The Lower Merion School (Pennsylvania) has agreed to a settlement with two students involved in the laptop spying case that made national news in February of this year. It seems that the school district, which began distributing laptops to high school students in 2008, had installed remote webcam activation software on the laptops for use when a laptop went missing. There were several problems, not the least of which was that no one from the district informed parents or users that such software existed. There was also no district policy in place to regulate the use of the software, and no oversight of the people in charge of activating the software. In the process, district IT workers had captured over 56,000 images from activated webcams, some of which were not from computers that had been misplaced.
A single student sued the school for its breach of trust, and the lawsuit threatened to go to class-action status to cover the 40 or so students whose images had been captured and stored by the district’s IT department.
The settlement amounts to $610,000, to be paid by the district’s insurance company. The majority of that payout (over $400,000) is paying off the lawyers; the student who sued first will receive $175,000 in a trust, and a second student will receive $10,000.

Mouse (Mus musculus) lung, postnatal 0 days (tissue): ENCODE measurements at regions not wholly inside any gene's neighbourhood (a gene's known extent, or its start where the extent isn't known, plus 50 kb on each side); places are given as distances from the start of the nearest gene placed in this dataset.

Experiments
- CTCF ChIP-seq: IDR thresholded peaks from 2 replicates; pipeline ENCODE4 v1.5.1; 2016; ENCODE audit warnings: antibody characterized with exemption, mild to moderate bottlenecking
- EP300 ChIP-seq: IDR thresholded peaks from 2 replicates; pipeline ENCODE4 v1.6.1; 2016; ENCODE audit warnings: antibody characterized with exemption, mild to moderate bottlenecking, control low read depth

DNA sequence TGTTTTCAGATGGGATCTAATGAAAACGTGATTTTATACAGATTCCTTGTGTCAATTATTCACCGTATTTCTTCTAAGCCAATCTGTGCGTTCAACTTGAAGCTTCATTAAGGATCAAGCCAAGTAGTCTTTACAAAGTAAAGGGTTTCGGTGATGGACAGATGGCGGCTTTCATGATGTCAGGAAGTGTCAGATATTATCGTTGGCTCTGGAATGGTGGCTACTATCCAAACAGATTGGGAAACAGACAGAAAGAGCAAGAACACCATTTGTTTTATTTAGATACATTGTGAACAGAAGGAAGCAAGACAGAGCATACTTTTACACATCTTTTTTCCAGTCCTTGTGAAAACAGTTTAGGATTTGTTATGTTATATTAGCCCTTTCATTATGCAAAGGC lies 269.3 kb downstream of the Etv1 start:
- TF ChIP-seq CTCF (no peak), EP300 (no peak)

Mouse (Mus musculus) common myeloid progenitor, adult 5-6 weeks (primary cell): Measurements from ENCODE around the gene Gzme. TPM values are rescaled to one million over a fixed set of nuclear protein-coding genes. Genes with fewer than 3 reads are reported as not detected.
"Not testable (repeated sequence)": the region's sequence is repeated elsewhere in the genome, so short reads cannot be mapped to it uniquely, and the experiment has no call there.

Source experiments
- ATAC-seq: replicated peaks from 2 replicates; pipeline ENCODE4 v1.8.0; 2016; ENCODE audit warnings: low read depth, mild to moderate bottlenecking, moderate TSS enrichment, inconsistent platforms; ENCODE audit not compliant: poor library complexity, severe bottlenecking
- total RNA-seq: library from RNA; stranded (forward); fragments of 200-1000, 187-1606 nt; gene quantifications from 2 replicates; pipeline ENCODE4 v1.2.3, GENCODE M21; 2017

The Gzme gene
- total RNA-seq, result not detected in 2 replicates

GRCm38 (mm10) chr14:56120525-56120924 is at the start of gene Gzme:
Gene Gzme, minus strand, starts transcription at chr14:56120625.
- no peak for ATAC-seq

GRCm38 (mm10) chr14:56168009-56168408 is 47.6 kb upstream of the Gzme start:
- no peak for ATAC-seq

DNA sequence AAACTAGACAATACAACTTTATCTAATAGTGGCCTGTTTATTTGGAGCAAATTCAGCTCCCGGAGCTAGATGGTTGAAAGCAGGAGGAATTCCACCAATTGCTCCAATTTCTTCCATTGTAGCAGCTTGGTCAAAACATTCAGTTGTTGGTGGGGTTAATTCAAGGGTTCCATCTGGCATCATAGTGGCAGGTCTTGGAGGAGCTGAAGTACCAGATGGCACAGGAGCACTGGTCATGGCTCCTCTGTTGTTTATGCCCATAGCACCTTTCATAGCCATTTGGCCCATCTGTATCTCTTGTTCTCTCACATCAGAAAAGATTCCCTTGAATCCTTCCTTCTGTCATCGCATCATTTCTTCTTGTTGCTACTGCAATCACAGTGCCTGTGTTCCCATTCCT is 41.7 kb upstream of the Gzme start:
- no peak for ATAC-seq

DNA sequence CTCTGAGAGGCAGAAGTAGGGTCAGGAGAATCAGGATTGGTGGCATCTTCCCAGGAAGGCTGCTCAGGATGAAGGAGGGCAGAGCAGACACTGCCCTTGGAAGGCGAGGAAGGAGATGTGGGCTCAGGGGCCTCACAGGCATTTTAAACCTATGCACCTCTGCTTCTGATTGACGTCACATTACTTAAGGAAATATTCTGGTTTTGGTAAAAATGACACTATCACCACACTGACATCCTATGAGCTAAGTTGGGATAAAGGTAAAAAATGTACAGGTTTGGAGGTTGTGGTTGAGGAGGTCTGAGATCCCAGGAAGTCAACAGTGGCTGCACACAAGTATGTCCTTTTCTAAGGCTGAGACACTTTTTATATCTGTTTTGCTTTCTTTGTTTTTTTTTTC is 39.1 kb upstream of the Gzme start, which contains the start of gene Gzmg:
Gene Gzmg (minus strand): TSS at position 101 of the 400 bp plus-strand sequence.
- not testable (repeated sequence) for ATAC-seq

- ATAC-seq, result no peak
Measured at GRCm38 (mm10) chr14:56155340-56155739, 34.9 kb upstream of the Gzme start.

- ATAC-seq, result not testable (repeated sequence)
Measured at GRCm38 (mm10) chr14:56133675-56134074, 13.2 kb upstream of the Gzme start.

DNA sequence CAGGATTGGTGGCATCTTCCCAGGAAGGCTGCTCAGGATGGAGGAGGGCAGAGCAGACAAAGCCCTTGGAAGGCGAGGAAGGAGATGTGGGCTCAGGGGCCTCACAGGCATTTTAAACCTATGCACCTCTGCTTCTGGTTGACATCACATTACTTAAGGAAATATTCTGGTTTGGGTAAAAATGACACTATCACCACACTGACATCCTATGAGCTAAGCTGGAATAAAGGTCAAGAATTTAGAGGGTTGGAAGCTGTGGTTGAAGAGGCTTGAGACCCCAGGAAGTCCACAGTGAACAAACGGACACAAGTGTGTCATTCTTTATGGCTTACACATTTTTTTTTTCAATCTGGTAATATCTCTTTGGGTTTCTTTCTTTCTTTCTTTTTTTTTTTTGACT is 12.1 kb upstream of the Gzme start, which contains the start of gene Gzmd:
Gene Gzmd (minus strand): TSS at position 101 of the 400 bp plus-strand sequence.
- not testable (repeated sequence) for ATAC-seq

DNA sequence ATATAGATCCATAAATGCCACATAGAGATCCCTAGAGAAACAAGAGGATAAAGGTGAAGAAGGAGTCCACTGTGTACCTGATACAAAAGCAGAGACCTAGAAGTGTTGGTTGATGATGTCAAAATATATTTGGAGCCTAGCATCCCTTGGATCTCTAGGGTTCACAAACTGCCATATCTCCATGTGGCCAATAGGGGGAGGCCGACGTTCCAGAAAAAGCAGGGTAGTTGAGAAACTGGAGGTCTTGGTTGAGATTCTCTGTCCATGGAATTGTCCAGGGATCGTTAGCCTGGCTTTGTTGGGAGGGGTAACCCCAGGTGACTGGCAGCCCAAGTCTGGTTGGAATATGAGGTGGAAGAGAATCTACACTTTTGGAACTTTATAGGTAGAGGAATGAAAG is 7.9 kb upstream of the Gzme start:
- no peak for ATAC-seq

The school district, in my opinion, is getting off very very lucky, as is the IT manager who thought all this was a good idea in the first place. I’m all for retrieving stolen property, but I’m also all for covering everyone’s butts with well-written, clear-cut policy statements that state when snooping software can be used and why. You can’t get in trouble if you’re being above-board, everyone knows what you’re doing and why, and you are very clear about how policy will be enforced.
This should also send a message to other school districts who may be considering similar snooping measures to cover district-owned computer equipment.